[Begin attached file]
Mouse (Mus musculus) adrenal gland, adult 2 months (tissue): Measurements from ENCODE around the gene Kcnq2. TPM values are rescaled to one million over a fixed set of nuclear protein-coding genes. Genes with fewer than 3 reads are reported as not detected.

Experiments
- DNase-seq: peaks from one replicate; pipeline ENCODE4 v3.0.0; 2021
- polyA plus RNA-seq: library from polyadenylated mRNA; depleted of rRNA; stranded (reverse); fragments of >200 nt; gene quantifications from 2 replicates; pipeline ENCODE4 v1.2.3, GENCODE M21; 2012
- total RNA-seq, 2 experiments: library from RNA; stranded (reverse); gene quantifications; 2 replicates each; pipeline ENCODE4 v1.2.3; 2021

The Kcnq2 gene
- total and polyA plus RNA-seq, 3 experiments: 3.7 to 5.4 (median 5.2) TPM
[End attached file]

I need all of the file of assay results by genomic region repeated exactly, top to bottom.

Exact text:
Mouse (Mus musculus) adrenal gland, adult 2 months (tissue): Measurements from ENCODE around the gene Kcnq2. TPM values are rescaled to one million over a fixed set of nuclear protein-coding genes. Genes with fewer than 3 reads are reported as not detected.

Experiments
- DNase-seq: peaks from one replicate; pipeline ENCODE4 v3.0.0; 2021
- polyA plus RNA-seq: library from polyadenylated mRNA; depleted of rRNA; stranded (reverse); fragments of >200 nt; gene quantifications from 2 replicates; pipeline ENCODE4 v1.2.3, GENCODE M21; 2012
- total RNA-seq, 2 experiments: library from RNA; stranded (reverse); gene quantifications; 2 replicates each; pipeline ENCODE4 v1.2.3; 2021

The Kcnq2 gene
- total and polyA plus RNA-seq, 3 experiments: 3.7 to 5.4 (median 5.2) TPM